The ratio is not the same as the operating cash flow margin or the net income margin.  The latter include transactions that did not involve actual transfers of money.  For example, depreciation is a common noncash expense that is included in net income calculations but not in operating cash flow. The OCF ratio is also not the same as EBITDA or free cash flow. Working capital is a component of operating cash flow.  Therefore, investors should be aware that companies can influence this metric.  By lengthening the time they take to pay the bills, they can overstate their cash.  Also, shortening the time it takes to collect what’s owed to them will accelerate the receipt of cash. Also, by postponing buying inventory can again overstate cash reserves in the short term.

Why Does Operating Cash Flow Ratio Matter?

The ratio is a measure of a company’s liquidity. If the operating cash flow is less than 1, the company has generated less cash in the period than it needs to pay off its short-term liabilities. This may signal a need for more capital. Thus, investors and analysts typically prefer higher operating cash flow ratios. It is important to note, however, that having low OCF ratios for a time is not always a bad thing. If a company is building a second manufacturing plant, for example, this could pay off in the end when the plant generates more cash.

What is Cash Flow From Operations? 

It is important to understand the concept of cash flow from operations, also called operating cash flow.  This figure is in the numerator of the OFC ratio.  Operating cash flow (OCF) is one of the most important numbers in a company’s accounts. It reflects the amount of cash that a business produces solely from its core business operations. Operating cash flow is closely watched by investors.  It provides vital information about the health and value of a company. If a company fails to achieve a positive OCF, the company cannot remain solvent in the long term. A negative OCF indicates that a company is not generating sufficient revenues from its core business operations.  It therefore needs to generate additional positive cash flow from either financing or investment activities.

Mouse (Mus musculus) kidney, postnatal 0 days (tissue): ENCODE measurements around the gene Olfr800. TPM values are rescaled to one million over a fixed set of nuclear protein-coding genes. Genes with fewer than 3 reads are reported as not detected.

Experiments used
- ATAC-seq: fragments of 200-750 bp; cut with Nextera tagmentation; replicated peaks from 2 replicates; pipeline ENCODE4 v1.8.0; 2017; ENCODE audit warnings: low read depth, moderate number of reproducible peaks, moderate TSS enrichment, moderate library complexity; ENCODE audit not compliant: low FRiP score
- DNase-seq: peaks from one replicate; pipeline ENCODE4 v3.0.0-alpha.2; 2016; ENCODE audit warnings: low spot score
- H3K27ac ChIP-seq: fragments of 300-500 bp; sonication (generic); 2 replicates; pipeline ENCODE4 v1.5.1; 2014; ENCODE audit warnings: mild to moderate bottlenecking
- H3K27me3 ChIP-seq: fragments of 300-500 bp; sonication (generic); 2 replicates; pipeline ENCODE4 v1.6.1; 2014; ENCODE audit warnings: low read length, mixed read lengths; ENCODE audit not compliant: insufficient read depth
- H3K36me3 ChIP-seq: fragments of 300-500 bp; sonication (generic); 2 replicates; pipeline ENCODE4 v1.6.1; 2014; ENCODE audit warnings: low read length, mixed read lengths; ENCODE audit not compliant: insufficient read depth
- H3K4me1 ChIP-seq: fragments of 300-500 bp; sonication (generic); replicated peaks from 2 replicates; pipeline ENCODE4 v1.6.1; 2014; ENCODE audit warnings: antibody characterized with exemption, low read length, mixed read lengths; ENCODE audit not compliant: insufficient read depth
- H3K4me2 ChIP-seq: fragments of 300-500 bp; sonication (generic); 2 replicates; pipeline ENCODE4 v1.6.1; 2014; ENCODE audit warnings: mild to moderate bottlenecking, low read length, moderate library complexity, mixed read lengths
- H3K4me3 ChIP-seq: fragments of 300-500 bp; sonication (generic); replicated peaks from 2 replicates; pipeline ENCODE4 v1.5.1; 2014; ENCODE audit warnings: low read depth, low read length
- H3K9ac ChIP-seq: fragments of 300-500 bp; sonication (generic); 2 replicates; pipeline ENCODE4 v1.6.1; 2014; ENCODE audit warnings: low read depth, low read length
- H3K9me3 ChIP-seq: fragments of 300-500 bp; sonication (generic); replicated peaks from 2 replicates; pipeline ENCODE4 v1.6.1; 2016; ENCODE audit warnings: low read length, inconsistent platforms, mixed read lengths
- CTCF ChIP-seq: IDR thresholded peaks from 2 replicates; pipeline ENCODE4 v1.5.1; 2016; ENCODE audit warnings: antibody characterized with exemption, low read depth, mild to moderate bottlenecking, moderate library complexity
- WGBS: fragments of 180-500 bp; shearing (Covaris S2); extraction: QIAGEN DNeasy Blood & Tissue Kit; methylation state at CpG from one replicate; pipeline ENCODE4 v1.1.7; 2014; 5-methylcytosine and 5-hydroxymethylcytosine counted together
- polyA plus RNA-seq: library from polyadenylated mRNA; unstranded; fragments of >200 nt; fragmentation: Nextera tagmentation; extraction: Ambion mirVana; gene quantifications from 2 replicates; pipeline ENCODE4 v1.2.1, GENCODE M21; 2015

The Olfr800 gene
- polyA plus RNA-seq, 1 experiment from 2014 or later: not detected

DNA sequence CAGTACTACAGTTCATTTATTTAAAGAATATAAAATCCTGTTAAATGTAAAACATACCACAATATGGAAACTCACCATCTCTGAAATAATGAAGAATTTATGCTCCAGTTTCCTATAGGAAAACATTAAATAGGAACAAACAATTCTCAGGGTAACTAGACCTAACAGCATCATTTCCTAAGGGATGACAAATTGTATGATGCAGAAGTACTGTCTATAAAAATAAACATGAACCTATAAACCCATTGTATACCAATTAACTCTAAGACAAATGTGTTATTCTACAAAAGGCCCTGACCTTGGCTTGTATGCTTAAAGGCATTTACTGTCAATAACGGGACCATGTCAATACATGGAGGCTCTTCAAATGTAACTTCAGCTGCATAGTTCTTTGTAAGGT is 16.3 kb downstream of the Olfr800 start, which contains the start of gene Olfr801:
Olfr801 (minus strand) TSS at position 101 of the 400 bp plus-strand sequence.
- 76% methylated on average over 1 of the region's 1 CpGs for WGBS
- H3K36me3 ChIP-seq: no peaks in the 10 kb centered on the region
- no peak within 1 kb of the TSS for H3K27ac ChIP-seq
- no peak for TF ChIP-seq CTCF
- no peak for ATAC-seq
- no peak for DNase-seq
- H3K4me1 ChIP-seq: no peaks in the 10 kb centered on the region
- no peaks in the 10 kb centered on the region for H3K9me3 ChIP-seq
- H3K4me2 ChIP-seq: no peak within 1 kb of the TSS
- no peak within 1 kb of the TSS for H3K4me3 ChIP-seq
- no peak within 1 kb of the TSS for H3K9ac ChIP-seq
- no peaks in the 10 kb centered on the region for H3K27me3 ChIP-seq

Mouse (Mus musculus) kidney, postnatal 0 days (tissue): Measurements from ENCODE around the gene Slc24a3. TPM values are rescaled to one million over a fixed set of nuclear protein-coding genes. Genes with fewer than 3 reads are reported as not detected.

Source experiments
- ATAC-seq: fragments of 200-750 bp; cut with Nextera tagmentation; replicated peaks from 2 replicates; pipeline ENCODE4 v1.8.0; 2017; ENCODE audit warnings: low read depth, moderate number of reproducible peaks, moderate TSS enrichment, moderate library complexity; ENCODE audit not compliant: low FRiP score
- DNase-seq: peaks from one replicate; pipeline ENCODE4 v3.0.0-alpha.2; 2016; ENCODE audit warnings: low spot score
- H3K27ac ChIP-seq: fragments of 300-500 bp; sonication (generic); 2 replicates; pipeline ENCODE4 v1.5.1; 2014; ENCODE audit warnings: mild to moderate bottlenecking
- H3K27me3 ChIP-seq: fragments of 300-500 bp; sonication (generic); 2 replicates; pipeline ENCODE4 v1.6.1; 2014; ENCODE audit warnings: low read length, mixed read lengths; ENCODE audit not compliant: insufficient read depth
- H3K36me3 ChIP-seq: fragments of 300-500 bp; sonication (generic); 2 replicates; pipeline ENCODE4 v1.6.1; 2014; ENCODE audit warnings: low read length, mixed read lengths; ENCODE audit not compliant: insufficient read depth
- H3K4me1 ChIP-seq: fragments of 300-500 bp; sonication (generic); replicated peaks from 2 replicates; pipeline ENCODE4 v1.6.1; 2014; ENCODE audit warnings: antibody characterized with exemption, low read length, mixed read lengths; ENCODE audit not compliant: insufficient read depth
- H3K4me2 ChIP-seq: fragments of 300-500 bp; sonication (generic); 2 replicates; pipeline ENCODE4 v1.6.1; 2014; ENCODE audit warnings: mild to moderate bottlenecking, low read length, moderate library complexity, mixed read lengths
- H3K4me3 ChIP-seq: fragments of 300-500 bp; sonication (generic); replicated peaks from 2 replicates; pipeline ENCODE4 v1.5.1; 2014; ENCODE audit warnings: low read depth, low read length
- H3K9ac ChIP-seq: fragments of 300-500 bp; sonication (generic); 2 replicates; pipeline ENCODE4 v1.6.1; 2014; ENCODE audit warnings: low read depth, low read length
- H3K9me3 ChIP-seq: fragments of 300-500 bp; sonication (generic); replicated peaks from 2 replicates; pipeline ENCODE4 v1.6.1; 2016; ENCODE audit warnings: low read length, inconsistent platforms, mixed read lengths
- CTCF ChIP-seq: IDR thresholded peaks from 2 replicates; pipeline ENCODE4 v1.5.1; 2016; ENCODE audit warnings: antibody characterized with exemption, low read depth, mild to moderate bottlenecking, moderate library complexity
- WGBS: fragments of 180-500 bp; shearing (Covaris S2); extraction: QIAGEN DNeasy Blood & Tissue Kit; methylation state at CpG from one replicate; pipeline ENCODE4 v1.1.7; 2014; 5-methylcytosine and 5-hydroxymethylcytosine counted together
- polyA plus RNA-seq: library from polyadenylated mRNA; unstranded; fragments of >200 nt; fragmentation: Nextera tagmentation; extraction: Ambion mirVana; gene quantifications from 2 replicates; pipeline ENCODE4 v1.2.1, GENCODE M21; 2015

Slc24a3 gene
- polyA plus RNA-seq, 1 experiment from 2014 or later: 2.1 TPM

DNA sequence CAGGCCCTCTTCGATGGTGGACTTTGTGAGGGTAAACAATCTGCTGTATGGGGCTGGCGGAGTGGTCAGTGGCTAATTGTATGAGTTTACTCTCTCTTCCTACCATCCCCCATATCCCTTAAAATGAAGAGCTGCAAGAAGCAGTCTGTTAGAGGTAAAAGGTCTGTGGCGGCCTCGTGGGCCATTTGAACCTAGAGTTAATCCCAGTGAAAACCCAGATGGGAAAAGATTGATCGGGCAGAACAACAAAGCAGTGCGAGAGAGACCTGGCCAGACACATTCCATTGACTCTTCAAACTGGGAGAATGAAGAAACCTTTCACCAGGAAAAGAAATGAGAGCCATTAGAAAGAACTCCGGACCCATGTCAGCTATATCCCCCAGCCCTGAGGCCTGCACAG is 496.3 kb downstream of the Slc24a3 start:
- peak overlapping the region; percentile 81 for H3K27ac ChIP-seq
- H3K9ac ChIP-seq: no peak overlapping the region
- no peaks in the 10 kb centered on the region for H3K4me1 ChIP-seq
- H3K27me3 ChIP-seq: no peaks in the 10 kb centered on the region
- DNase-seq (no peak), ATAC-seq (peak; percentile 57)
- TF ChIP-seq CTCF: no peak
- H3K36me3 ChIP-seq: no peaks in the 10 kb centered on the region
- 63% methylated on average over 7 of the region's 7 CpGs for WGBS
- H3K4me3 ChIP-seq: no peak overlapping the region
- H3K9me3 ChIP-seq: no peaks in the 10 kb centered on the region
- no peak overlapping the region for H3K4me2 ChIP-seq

Up Next:  What Is an Arm’s Length Transaction?

An arm’s length transaction refers to a business deal in which buyers and sellers act independently without one party influencing the other. These types of dealings occur when both parties act in their own self-interest and are not subject to pressure from the other party.  Additionally, it assures others that there is no collusion between the buyer and seller. In the interest of fairness, both parties usually have equal access to information related to the deal.

In an arm’s length transaction, both parties are acting in their own best interest. That means they have negotiated fairly on price.  Also, neither party is giving the other one a deal better or worse than the market would dictate because of an existing relationship between them. An arm’s length transaction is one that takes place as if the two parties involved had no pre-existing relationship. If two people are at arm’s length from each other, they aren’t too close for the sake of a fair deal.  Therefore, it is priced in line with market expectations.